Long-time Wenatchee civic leader Dr. Terry Sorom passed away over the weekend from pancreatic cancer. Terry and his wife Suzanne have been instrumental in helping shape the community through their service to numerous civic organizations — their focus has always been the greater good.
Terry, an ophthalmologist, came to Wenatchee in the 1970s to work at the Eye & Ear Clinic, which is now part of Confluence Health. He retired in 2000.
This valley and region have thrived because of the initiatives he has been involved in, such as helping found the Community Foundation of North Central Washington — an organization that has transformed philanthropy in our region and will soon top more than $100 million in assets managed for donors and charitable organizations.
Terry was a past president of the Wenatchee Rotary Club and was also heavily involved in the Chelan-Douglas Land Trust and the Methow Conservancy. He was a past president of the Wenatchee Valley College Foundation.
Most recently, Terry helped lead the effort to develop and fund Kiwanis Methow Park in South Wenatchee. I had the opportunity to work with Terry on that campaign and appreciated his wise counsel and willingness to help complete that project.
He was also a frequent performer in the Wenatchee Follies, appearing one time in a ballet costume with Army boots, recalled friend Judy Conner.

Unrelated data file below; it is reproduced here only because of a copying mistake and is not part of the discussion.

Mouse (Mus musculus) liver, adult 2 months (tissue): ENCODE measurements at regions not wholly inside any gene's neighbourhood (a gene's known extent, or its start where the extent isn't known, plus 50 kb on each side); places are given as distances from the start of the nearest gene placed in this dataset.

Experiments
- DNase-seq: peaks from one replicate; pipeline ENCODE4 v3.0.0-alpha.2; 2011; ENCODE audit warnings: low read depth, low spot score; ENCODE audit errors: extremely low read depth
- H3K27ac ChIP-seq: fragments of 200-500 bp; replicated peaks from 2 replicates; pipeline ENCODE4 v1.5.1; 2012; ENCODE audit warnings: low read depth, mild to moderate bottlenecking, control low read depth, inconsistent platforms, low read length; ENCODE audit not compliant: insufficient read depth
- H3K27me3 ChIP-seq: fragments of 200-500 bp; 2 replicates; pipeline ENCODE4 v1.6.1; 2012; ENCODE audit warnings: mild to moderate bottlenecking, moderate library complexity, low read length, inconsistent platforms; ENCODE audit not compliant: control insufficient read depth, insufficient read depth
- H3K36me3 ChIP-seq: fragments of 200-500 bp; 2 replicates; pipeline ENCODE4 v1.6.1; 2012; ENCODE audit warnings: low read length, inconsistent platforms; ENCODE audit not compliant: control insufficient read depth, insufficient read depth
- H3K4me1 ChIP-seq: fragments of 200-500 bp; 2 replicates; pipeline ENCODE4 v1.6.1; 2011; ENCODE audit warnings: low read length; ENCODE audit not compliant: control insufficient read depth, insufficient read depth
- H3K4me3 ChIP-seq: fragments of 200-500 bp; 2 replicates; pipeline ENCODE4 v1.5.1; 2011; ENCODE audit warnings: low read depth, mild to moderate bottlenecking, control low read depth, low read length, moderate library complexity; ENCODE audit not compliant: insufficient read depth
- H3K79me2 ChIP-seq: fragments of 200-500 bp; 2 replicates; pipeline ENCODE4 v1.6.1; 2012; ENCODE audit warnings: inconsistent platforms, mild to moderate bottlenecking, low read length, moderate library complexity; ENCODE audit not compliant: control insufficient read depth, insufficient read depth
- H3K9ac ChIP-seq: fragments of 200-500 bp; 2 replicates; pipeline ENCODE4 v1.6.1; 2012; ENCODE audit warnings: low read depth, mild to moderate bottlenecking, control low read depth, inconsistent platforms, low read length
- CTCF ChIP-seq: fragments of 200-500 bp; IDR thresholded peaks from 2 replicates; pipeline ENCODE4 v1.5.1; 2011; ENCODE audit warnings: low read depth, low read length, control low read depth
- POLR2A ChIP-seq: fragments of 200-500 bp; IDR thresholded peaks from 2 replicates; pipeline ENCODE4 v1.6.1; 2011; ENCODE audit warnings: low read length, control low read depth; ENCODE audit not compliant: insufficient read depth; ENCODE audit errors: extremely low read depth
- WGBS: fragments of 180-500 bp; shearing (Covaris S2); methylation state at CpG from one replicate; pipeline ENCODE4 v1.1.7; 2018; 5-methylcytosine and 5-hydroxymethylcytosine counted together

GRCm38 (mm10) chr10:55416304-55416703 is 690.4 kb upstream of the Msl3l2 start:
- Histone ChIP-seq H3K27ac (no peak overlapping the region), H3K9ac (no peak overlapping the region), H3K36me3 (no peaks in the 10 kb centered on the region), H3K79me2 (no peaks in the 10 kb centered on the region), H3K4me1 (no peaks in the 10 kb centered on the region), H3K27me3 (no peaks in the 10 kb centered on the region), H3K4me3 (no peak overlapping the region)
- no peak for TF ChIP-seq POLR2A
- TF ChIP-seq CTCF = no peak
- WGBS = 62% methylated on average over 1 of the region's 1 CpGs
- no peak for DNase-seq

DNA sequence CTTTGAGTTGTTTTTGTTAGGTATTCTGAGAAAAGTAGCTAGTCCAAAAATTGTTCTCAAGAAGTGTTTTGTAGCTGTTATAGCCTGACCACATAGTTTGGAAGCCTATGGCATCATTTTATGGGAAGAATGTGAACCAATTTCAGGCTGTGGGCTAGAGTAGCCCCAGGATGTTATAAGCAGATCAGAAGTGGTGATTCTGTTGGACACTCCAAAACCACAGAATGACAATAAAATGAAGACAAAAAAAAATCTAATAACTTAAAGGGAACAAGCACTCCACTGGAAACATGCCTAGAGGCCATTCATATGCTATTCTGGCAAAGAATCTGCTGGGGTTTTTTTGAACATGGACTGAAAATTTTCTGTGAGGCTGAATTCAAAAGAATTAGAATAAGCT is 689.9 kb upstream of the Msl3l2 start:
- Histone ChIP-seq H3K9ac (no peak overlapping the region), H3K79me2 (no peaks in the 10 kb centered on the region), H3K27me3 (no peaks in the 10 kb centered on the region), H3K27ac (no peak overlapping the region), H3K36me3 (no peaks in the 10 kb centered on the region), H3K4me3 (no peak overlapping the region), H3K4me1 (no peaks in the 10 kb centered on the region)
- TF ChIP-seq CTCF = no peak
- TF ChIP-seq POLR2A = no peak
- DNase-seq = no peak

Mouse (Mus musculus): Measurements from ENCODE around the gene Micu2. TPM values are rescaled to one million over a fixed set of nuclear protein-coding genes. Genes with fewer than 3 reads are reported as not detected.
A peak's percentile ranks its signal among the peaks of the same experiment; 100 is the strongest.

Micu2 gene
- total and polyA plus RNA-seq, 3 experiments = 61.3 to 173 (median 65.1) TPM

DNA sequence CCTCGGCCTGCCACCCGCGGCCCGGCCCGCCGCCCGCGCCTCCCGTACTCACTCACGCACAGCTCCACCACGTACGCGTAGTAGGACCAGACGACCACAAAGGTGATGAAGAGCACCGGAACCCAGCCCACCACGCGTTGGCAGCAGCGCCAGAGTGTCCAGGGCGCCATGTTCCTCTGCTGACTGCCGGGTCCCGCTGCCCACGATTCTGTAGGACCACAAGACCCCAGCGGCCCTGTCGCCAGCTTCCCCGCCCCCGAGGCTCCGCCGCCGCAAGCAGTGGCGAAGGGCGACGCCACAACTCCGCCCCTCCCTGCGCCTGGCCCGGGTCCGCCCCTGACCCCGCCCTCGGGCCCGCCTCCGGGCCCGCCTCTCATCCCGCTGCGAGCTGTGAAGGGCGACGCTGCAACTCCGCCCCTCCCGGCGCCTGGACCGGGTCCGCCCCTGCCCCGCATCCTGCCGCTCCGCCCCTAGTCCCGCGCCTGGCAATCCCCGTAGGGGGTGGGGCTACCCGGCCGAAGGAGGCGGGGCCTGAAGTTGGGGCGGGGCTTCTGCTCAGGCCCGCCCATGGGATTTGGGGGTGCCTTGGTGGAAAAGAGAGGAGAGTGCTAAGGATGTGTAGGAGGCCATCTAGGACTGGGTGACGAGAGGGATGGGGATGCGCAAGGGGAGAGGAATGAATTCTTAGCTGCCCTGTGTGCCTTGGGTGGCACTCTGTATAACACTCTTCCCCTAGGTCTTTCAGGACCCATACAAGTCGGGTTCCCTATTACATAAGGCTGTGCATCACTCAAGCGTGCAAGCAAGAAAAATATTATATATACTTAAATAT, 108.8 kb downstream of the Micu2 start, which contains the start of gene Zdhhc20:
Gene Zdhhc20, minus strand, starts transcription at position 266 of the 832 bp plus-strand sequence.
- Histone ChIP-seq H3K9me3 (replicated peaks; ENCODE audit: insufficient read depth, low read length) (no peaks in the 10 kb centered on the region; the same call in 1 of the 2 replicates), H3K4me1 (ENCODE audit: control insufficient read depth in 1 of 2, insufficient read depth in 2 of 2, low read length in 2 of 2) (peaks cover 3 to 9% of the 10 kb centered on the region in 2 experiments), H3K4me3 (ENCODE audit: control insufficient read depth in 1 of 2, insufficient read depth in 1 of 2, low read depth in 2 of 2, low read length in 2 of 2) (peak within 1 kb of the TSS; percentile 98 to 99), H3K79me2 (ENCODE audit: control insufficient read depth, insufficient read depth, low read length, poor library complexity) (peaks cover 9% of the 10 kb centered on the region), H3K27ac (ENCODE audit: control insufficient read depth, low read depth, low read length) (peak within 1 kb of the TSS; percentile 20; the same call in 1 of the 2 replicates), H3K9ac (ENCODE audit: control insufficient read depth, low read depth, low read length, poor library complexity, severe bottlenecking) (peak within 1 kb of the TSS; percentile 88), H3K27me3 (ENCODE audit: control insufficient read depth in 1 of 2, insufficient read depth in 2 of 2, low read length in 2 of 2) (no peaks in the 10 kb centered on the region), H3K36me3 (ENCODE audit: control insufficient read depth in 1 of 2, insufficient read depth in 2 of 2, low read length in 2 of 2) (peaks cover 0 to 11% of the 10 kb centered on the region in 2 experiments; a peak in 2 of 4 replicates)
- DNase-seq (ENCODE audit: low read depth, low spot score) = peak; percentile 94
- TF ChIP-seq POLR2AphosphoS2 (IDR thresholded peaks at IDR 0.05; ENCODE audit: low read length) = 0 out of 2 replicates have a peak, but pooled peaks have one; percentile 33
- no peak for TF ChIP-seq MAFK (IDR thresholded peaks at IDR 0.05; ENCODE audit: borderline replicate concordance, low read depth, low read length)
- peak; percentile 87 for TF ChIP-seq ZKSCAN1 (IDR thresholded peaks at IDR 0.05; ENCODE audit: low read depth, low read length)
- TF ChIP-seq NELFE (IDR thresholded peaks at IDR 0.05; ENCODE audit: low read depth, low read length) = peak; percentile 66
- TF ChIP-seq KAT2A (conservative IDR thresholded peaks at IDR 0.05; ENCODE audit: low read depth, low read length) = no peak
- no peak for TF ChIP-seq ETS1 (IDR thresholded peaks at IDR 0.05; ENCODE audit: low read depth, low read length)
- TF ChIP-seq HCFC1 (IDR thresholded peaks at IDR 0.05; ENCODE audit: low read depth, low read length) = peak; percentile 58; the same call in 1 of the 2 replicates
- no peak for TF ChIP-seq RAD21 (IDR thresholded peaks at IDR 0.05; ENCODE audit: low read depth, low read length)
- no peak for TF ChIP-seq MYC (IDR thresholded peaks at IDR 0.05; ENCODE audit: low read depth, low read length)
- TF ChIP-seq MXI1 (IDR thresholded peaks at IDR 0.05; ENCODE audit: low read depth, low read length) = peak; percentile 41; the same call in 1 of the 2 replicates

In his spare time, he was fond of woodworking and was a near-professional photographer, Conner added. “He was one of the better presidents of Wenatchee Rotary because of that sense of humor,” Conner said.
“He was a very, very bright guy; he was well read, well educated and just damn smart,” said longtime friend and colleague Dr. Eliot Scull. He was also deeply devoted to his family. The sense of giving back to the community perhaps came from Suzanne’s and Terry’s Lutheran upbringing, he added.
Teri could be irascible and blunt with people, Scull remembered, and also was good at practical jokes. When they first became friends, they hiked up Birch Mountain and Terry threw an unfinished sandwich into the bushes. Scull, Ever the conservationist, walked behind terry and picked up the sandwich. He then realized that Terry was playing a joke on him.
For years, Terry was a favorite emcee around the valley at various charity events and recognition banquets. His deadpan delivery and sense of timing had people rolling in the aisles.
He and Suzanne were honored in 2007 with the Spirit of A.Z. Wells Award for outstanding contributions to Central Washington Hospital. The Wenatchee Valley College Foundation gave the couple its Outstanding Friend of the College award earlier this year.
A graduate of Luther College in 1962, Terry received the college’s distinguished service award in 2012.
Our valley and our region will dearly miss Terry’s outstanding leadership, his humor and commitment to building healthier communities. His legacy of service will be remembered and celebrated for years to come.
Thanks, Terry, for being a role model of community service and showing us what really matters in life. You will be greatly missed by all of us.